If the anti-counterfeiting and copyright-bolstering treaty ACTA is passed by the European Union it could have major negative effects on the Internet. However, it now seems unlikely that the European Union will pass this treaty.
20 members of the European Union have already decided to agree to the terms of the treaty. However, the final say remains in the hands of the members of the European Parliament (MEPs) in Brussels.
The guiding “rapporteur” for the treaty David Martin MEP, has already advised, fellow members of the European Parliament to reject the terms of the treaty.
In his written recommendations he says, “The intended benefits of this international agreement are far outweighed by the potential threats to civil liberties. Given the vagueness of certain aspects of the text and the uncertainty over its interpretation, the European Parliament cannot guarantee adequate protection for citizens’ rights in the future under ACTA.”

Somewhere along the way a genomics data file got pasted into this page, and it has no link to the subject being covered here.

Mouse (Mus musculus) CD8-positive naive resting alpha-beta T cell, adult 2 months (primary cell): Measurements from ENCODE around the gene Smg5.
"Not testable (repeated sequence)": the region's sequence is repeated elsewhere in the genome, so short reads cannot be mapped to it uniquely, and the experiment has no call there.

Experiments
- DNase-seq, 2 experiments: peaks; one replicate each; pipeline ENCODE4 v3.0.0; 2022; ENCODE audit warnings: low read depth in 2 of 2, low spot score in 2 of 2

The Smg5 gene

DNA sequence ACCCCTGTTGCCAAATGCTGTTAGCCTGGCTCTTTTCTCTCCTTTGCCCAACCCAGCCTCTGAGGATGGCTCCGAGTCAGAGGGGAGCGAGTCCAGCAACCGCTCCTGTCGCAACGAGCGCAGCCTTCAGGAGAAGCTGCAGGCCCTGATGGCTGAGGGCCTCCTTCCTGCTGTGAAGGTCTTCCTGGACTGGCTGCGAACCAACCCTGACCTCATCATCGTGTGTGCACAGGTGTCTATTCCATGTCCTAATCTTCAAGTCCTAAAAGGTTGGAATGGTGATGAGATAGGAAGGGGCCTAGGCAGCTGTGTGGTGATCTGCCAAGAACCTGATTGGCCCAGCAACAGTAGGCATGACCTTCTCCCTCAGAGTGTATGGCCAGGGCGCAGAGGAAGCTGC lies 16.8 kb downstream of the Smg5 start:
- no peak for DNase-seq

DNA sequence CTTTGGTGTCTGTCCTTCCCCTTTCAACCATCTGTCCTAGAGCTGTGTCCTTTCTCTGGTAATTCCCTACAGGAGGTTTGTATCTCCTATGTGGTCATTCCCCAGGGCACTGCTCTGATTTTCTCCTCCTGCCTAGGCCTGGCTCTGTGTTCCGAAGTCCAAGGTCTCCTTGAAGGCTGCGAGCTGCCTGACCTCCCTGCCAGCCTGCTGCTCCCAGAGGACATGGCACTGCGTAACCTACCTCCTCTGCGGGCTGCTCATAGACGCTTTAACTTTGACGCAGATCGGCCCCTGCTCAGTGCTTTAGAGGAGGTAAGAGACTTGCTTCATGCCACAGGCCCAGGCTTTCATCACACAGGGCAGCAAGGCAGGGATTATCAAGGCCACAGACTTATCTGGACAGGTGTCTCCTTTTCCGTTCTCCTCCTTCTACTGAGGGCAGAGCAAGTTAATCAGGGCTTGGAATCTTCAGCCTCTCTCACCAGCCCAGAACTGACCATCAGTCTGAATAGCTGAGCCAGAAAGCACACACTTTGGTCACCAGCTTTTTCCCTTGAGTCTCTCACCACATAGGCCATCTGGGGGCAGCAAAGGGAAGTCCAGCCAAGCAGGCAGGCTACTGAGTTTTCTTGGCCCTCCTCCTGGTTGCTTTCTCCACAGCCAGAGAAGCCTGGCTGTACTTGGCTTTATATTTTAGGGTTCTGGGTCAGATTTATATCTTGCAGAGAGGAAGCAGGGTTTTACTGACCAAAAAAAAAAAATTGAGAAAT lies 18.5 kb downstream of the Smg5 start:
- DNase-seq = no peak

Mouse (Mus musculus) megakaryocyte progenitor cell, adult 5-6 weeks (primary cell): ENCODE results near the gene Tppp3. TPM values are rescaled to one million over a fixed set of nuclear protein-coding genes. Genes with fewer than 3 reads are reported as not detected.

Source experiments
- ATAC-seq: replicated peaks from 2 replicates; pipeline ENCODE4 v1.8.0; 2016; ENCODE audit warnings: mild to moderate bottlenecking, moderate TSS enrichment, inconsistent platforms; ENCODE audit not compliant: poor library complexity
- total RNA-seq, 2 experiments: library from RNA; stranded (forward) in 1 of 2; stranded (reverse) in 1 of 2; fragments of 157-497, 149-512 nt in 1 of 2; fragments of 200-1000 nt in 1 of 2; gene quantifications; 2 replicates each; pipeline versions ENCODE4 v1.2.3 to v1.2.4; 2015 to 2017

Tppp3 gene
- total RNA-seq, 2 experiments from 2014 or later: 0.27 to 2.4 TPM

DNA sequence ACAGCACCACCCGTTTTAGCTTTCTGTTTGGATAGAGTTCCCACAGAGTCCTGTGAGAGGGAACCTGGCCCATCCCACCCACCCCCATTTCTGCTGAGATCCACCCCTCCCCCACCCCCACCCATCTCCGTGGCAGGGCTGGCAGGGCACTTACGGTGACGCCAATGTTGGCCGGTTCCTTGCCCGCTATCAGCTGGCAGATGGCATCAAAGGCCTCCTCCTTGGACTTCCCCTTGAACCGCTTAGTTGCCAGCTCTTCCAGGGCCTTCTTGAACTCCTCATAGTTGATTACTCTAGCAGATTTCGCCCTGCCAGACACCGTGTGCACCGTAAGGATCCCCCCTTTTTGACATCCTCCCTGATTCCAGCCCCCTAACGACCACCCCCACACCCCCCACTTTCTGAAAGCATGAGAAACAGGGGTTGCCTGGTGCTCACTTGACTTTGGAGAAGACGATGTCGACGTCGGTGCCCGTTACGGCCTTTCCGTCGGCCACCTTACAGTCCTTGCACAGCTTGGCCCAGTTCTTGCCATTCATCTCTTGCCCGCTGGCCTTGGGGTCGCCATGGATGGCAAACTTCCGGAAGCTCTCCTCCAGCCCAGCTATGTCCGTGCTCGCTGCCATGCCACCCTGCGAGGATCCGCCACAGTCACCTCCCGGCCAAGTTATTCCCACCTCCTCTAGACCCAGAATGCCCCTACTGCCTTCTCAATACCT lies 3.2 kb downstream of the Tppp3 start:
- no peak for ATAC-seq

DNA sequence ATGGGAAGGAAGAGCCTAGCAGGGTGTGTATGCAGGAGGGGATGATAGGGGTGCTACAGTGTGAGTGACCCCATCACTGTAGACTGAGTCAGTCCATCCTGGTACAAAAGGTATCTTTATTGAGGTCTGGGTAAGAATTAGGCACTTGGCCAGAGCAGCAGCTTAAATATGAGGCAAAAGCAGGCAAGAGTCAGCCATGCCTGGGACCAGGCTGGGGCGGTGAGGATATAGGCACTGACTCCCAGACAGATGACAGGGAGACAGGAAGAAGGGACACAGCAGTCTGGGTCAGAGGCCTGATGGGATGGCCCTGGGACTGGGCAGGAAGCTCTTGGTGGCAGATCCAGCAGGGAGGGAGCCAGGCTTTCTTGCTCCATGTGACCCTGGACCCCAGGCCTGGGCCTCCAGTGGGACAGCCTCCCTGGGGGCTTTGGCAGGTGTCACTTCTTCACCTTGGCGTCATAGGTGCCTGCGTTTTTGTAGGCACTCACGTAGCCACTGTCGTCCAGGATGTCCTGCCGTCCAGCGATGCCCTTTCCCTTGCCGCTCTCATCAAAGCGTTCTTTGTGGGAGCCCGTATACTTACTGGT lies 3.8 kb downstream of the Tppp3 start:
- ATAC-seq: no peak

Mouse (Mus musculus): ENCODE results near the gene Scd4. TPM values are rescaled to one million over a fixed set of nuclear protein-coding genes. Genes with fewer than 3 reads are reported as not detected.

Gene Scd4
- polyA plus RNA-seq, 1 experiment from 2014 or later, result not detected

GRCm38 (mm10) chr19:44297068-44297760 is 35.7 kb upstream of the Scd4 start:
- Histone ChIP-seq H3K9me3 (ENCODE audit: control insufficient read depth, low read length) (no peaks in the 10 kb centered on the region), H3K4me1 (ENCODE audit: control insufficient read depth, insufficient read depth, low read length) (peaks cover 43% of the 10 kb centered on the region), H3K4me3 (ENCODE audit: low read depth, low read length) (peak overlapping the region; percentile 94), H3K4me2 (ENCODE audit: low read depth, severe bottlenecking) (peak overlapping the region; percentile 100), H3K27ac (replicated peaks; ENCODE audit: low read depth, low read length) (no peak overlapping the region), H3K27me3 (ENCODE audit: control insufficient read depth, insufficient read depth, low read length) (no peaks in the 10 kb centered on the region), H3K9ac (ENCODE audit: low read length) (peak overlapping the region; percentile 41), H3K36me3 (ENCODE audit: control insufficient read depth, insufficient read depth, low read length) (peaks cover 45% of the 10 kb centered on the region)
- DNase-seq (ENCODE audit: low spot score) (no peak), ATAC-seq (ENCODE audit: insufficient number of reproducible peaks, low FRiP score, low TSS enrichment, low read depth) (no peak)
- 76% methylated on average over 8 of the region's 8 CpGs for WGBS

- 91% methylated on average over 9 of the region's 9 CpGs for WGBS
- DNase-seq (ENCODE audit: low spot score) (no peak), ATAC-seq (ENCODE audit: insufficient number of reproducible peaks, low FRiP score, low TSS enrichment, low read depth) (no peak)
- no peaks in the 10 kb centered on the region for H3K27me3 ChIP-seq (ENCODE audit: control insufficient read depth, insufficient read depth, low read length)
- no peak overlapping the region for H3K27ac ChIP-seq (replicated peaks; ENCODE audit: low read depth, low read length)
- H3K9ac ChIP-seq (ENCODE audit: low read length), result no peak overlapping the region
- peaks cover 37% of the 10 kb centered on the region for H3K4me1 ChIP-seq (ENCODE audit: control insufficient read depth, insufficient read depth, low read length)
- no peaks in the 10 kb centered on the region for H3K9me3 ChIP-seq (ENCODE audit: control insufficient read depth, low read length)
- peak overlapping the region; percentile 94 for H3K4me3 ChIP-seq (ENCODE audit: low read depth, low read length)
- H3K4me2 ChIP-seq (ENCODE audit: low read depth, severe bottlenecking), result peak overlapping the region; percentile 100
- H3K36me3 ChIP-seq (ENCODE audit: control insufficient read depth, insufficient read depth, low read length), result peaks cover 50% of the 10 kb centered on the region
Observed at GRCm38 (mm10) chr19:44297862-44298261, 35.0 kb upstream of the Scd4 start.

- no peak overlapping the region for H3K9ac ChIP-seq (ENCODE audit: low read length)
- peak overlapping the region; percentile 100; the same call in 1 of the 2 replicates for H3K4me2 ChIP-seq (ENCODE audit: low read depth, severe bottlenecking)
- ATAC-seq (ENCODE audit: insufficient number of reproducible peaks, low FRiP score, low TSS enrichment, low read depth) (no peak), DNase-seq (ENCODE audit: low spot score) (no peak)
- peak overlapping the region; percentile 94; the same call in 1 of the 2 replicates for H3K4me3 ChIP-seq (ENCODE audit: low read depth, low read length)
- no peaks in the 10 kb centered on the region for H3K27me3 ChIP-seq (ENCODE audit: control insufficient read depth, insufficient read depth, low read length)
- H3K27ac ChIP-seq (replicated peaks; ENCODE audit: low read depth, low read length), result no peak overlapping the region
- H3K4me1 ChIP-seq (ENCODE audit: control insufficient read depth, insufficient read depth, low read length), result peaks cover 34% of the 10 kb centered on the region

If Europe does indeed reject ACTA, the 20 members who have agreed to its terms will also have to back out. This will then leave the U.S. along with a few other countries such as Australia, Canada, South Korea and Japan to fight for the treaty.
David Martin says that one of the main reasons why this treaty should be rejected is the secrecy that governments can adopt while dealing with this clause.
In 2010, ACTA had been rejected because of its three-strike clause, that allowed persistent file-sharers and copyright infringers to be forced off the web after three warnings.
David Martin has further said that “Fear and rumour about ACTA still remain. There is a belief that ACTA will alter the nature of the internet by putting legal pressure on Internet Service Providers to police their service.”
He does however clarify that even if ACTA is rejected, the commission will be proposing new directives and legislation to this end, and they have already started work in this direction.